1. The real case that inspired William Peter Blatty's novel and screenplay was the 1949 exorcism of a 14-year-old boy,
William Friedkin's The Exorcist (1973), based upon the novel of the same name by William Peter Blatty, is one of the greatest and most powerful American motion pictures ever made. With an impressive cast that includes Ellen Burstyn, Max Von Sydow, Jason Miller, Lee J. Cobb, Jack MacGowran and newcomer Linda Blair, The Exorcist had its origins in a 1949 case involving the purported demonic possession of a young Evangelical Lutheran boy in Cottage City, MD who is still alive to this day, is retired from Nasa, and claims to have no memory of the events that he experienced. Mr. Blatty, who read about the events at the time, thought about the story for years until he wrote the book circa 1969, some 20 years later, in the house of his ex-wife in Encino, CA.
Coming on the heels of my all-time favorite film, 1971’s Oscar-winning The French Connection, Mr.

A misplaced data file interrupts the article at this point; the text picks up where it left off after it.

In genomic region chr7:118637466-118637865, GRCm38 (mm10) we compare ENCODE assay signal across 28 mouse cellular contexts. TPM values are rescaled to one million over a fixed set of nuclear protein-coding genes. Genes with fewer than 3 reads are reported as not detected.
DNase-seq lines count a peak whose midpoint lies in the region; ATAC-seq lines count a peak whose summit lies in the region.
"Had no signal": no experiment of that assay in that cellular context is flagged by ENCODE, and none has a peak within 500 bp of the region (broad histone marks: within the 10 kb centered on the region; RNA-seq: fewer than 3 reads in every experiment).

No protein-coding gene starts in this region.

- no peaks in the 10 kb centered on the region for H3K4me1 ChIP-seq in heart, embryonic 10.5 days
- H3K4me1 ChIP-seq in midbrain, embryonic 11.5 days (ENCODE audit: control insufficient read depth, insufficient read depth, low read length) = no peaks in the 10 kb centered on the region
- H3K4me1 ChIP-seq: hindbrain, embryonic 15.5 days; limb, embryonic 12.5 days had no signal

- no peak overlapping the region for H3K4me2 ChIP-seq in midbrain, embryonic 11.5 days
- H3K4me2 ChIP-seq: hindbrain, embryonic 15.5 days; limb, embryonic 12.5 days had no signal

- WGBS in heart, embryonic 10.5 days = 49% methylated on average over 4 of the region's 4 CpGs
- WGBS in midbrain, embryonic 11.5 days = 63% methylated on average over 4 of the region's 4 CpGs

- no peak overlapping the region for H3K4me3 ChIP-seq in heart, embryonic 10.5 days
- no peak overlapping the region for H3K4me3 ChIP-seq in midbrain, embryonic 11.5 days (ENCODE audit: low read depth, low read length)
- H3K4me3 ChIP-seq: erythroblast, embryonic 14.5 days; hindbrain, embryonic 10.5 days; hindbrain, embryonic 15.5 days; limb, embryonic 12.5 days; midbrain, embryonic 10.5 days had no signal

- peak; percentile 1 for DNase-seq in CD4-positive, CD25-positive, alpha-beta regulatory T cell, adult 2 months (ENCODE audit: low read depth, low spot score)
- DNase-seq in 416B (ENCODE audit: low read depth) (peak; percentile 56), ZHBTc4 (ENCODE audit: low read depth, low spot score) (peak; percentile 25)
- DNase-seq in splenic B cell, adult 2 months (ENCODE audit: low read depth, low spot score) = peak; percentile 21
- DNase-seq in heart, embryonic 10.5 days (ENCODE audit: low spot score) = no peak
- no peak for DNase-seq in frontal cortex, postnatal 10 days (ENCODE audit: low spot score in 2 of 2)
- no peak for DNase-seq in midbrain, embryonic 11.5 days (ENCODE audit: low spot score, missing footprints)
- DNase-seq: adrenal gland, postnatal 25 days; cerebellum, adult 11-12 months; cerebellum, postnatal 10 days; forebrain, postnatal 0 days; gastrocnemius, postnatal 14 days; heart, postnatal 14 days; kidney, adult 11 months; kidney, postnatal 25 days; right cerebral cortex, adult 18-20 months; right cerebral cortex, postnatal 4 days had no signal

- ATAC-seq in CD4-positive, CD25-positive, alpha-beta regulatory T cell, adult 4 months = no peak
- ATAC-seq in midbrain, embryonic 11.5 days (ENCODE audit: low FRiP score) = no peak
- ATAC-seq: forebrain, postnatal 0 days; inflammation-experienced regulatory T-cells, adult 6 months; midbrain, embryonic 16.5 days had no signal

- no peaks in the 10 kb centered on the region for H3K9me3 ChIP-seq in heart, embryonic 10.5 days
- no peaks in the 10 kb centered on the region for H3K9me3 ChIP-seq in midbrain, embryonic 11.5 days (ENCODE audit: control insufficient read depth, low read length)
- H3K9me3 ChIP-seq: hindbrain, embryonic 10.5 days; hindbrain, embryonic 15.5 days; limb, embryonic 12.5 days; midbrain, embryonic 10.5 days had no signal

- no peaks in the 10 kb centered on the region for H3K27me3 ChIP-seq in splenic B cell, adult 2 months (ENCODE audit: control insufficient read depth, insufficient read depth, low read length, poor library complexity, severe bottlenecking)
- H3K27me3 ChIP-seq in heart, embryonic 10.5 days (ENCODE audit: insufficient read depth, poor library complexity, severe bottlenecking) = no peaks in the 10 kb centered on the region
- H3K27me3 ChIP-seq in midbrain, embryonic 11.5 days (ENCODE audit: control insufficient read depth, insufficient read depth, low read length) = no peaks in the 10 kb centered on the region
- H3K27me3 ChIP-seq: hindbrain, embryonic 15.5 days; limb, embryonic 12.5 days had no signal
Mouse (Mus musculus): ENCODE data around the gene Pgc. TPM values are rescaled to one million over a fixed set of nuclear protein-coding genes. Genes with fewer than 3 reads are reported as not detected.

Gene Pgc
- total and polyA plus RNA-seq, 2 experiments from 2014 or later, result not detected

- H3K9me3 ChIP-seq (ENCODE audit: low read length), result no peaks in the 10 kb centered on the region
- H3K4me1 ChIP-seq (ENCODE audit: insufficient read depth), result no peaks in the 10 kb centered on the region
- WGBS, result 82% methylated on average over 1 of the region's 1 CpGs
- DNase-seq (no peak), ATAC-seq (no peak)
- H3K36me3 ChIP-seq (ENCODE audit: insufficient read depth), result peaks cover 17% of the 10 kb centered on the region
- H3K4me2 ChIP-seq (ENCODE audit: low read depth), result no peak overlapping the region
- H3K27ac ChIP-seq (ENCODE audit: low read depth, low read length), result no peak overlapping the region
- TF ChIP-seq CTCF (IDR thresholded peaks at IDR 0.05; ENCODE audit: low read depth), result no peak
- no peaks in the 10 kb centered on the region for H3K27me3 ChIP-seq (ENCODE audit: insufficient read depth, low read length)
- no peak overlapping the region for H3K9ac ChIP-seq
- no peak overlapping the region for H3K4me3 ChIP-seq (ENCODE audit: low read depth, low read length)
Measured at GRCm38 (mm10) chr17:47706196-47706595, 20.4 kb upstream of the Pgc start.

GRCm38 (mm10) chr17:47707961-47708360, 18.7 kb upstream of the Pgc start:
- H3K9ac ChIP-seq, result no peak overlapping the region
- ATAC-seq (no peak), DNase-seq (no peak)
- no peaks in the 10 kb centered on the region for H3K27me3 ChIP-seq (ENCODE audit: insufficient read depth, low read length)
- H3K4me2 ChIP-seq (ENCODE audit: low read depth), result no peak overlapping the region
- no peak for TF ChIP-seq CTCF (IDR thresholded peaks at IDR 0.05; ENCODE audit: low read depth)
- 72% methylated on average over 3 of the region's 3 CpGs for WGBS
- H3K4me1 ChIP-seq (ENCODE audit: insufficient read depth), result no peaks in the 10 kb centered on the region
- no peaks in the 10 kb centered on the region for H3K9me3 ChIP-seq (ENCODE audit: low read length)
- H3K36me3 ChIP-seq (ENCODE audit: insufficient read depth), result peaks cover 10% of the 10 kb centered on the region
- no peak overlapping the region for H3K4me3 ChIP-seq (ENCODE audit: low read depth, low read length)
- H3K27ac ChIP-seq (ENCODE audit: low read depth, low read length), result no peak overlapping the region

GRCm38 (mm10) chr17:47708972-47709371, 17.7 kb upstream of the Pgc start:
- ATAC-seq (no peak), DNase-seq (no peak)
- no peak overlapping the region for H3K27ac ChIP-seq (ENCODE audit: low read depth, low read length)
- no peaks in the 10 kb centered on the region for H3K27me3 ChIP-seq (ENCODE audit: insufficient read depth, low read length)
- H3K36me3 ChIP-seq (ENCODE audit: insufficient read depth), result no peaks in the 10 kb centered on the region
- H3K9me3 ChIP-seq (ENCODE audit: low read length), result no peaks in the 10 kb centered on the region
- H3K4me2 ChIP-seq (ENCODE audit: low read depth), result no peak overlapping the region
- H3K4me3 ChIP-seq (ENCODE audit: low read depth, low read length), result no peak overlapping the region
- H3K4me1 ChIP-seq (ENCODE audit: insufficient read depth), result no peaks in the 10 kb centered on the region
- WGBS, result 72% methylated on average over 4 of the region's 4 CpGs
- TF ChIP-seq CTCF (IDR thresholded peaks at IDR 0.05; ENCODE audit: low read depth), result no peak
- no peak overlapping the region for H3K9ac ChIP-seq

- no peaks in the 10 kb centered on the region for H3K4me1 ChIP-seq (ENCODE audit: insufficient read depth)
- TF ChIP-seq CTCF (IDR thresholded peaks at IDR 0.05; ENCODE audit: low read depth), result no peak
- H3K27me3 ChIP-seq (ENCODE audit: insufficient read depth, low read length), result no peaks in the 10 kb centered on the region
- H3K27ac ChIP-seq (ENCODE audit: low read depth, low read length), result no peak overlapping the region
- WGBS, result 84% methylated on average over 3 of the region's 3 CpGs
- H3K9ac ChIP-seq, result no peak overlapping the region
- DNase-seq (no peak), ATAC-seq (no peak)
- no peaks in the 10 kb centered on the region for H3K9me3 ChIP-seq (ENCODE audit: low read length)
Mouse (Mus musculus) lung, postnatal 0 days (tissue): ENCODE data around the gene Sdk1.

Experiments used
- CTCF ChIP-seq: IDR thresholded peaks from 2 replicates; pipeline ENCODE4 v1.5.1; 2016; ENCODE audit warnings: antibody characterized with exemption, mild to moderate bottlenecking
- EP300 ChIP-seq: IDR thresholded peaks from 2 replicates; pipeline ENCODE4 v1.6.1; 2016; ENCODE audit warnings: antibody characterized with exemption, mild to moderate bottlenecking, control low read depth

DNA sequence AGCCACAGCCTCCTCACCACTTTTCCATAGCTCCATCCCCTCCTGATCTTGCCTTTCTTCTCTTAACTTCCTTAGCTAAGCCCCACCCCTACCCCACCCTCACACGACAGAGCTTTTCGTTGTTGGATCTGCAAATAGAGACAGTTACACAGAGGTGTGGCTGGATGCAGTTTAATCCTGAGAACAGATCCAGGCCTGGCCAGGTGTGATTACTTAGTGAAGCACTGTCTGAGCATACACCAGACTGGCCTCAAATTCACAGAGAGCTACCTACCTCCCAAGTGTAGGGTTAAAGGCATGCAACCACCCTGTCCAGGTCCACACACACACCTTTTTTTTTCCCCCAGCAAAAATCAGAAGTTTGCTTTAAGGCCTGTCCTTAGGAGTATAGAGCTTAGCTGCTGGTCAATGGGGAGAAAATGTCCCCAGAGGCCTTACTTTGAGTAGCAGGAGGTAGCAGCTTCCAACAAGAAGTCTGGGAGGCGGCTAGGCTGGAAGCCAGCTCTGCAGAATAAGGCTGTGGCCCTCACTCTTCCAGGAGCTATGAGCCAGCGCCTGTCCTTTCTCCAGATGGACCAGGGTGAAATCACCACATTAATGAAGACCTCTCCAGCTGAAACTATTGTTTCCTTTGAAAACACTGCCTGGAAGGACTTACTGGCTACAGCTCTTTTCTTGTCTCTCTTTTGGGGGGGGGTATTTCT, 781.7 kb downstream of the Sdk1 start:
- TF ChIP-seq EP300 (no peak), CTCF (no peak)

"The Exorcist" has it all, and is genuinely scary. It has the creepy religious element, the frightening possessed child, a variety of deaths, and it features just the right amount of blood, vomit, flies, and vulgarity. Forty years later, horror filmmakers are hard-pressed to match "The Exorcist," and many see it as the gold standard.
Here are my top five reasons why "The Exorcist" is the best horror film ever made -- though I could definitely come up with more.
The Alleged "Exorcist Curse"
Nothing makes a horror movie scarier than when some of the legend/story seeps into real life. When you find out that the young actress who played
No details regarding the story have been released, but the project has received interest from both broadcast and cable networks. Roy Lee (Bates Motel, The Ring) is on board to executive produce. The success of movie-to-tv adaptations such as A&E's Bates Motel and Hannibal, both of which were renewed for second seasons, may have been the springboard for a classic such as The Exorcist to move to the small screen.